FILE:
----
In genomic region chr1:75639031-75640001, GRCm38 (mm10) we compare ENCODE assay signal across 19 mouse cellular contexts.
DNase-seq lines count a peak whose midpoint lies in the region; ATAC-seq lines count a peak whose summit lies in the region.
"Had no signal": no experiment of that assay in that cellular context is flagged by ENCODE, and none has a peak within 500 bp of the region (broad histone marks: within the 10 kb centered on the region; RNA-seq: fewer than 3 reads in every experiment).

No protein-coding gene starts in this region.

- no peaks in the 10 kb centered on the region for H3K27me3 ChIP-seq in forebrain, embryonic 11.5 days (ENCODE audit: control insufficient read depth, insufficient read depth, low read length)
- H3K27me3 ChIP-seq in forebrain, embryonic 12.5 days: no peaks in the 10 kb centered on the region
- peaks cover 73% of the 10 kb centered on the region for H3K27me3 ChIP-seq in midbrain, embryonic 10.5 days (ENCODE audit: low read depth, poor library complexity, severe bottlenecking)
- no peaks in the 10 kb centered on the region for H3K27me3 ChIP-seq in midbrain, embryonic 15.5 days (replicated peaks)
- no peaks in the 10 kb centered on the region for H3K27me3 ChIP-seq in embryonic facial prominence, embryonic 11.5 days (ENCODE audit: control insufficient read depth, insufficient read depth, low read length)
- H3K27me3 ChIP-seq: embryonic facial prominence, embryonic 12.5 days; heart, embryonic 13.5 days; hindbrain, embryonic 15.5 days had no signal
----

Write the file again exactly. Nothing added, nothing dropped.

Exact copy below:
In genomic region chr1:75639031-75640001, GRCm38 (mm10) we compare ENCODE assay signal across 19 mouse cellular contexts.
DNase-seq lines count a peak whose midpoint lies in the region; ATAC-seq lines count a peak whose summit lies in the region.
"Had no signal": no experiment of that assay in that cellular context is flagged by ENCODE, and none has a peak within 500 bp of the region (broad histone marks: within the 10 kb centered on the region; RNA-seq: fewer than 3 reads in every experiment).

No protein-coding gene starts in this region.

- no peaks in the 10 kb centered on the region for H3K27me3 ChIP-seq in forebrain, embryonic 11.5 days (ENCODE audit: control insufficient read depth, insufficient read depth, low read length)
- H3K27me3 ChIP-seq in forebrain, embryonic 12.5 days: no peaks in the 10 kb centered on the region
- peaks cover 73% of the 10 kb centered on the region for H3K27me3 ChIP-seq in midbrain, embryonic 10.5 days (ENCODE audit: low read depth, poor library complexity, severe bottlenecking)
- no peaks in the 10 kb centered on the region for H3K27me3 ChIP-seq in midbrain, embryonic 15.5 days (replicated peaks)
- no peaks in the 10 kb centered on the region for H3K27me3 ChIP-seq in embryonic facial prominence, embryonic 11.5 days (ENCODE audit: control insufficient read depth, insufficient read depth, low read length)
- H3K27me3 ChIP-seq: embryonic facial prominence, embryonic 12.5 days; heart, embryonic 13.5 days; hindbrain, embryonic 15.5 days had no signal